Just a couple of weeks ago it was Fashion Revolution Week, a week that marks the anniversary of the Rana Plaza factory disaster and encourages people to demand change within the fashion industry by asking brands #whomademyclothes. Throughout the week I posted on instagram my ethical outfits of the day (click here to see them). I also realised that week just how bad I am at being a ‘blogger’ on instagram as I forgot to take nice photos, I’d often remember to take a snap after I’d already changed into my pjs #epicfail.
Yesterday, following on from Fashion Revolution Week, I attended a great event organised by Wear Aware and Green Living Council at Petersham Town Hall. Alongside a very thought provoking panel discussion and a swap shop there was free coffee and cake. Always a winner.
The panel discussion educated the audience on the human and environmental issues within the fashion industry and provided ideas on what people can do to drive change. Lots of the ideas were focussed on being sustainable but on a budget so I thought I’d share some of these tips with you guys!
The future of fashion is the circular economy.
Fast-fashion thrives on people buying things and either never wearing them, or wearing them only a couple of times. If we keep our clothes in the loop for longer we help the environment out big time and also save some dosh!
How can we do this?
- This may sound stupid, but actually wear your clothes. Generally no-one cares if you’ve worn the same outfit lots and lots of times (so long as you don’t smell) and if someone does care, then they seriously need to get a life!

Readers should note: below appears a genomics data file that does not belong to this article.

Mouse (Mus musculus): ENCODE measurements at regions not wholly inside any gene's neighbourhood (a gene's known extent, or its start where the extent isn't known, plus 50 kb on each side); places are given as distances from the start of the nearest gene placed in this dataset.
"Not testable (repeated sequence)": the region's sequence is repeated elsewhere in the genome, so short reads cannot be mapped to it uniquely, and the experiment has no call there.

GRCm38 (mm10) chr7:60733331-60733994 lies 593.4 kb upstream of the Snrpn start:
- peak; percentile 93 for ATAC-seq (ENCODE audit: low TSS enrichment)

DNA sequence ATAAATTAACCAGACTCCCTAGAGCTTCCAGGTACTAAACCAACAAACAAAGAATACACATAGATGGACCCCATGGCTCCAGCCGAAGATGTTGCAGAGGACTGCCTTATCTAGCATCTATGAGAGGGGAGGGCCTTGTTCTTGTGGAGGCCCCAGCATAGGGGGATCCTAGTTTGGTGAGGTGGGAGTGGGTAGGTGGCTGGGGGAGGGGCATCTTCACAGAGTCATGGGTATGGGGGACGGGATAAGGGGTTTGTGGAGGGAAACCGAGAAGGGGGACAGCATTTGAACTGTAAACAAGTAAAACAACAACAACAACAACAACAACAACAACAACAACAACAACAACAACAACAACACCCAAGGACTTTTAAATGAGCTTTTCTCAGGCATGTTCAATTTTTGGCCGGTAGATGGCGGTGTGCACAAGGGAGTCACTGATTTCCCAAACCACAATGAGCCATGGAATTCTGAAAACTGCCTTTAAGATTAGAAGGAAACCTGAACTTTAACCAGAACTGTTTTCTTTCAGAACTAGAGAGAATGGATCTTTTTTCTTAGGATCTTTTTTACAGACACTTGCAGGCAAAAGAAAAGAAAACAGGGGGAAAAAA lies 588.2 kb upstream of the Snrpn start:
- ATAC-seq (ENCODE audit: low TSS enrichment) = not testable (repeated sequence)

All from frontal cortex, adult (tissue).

- Shop in charity shops. Not going to lie, it does take a little bit longer than just walking into Zara or H&M and seeing an already pre-selected outfit where everything’s colour co-ordinated and you know what the size is, but it can also be much more fun. Be brave and try something different. Ignore genders, try on men’s clothes (or vice versa lads), don’t look at sizes and accessorise. If you like it, feel comfortable in it and can see it working in your wardrobe, then go for it.
- At some point you naturally get bored of things in your wardrobe. This is when you should swap and share with friends and family. For instance yesterday I took two items of clothes to the swap shop that had shrunk in the wash and no longer fit me (thanks Asian hostels!!) and came home with two new items of clothes, completely for free!
- Some brands now offer mending services. For instance Nudie Jeans and Patagonia stores have employees that will fix your clothes. Buying from them in the first place generally will be more expensive, however you’ll get a longer life out of the garment by getting it fixed time and time again which in the long run will save you money.
- Use the Good on You app to see how your favourite brands are rated on their impact to ‘people’, ‘planet’ and ‘animals’ or search for new brands to buy from. You can set a low price range to filter out all the expensive brands.
- Avoid consumer pressures. Easier said than done. Social media, magazines, posters, tv all shove the latest ‘trends’ in our faces wanting us to buy buy buy. There is no easy way to combat this, you just have to learn to say no. Think of it like your attitude to food. You always have the option to say no to fast food or bad food. This same principle applies to clothes.
Fast-fashion – Inexpensive clothing produced rapidly by mass-market retailers in response to the latest trends.
What are the benefits?
- You spend less. Simple.
- Spending in charity shops isn’t just a fashion thing it’s providing options for those in need.
- Not just buying off the shelf clothes from a fast-fashion brand brings originality. You’ve had a chance to be more creative in your choices rather than conforming with what the mannequin in Topshop tells you you should look like.
- Soooooooooo many environmental benefits.
I certainly felt reinvigorated listening to the panel talk about these ideas yesterday. In fact, so reinvigorated that I spend today browsing charity shops in Newtown where I managed to get myself a new (secondhand) belt. Result.